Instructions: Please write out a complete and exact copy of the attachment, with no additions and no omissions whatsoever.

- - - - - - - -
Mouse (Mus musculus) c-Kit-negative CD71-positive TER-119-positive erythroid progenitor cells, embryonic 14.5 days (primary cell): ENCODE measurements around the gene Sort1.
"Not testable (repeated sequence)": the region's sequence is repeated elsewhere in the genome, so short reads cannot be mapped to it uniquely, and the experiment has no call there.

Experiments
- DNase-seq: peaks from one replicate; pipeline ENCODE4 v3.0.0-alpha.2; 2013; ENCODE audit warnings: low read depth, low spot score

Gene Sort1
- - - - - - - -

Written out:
Mouse (Mus musculus) c-Kit-negative CD71-positive TER-119-positive erythroid progenitor cells, embryonic 14.5 days (primary cell): ENCODE measurements around the gene Sort1.
"Not testable (repeated sequence)": the region's sequence is repeated elsewhere in the genome, so short reads cannot be mapped to it uniquely, and the experiment has no call there.

Experiments
- DNase-seq: peaks from one replicate; pipeline ENCODE4 v3.0.0-alpha.2; 2013; ENCODE audit warnings: low read depth, low spot score

Gene Sort1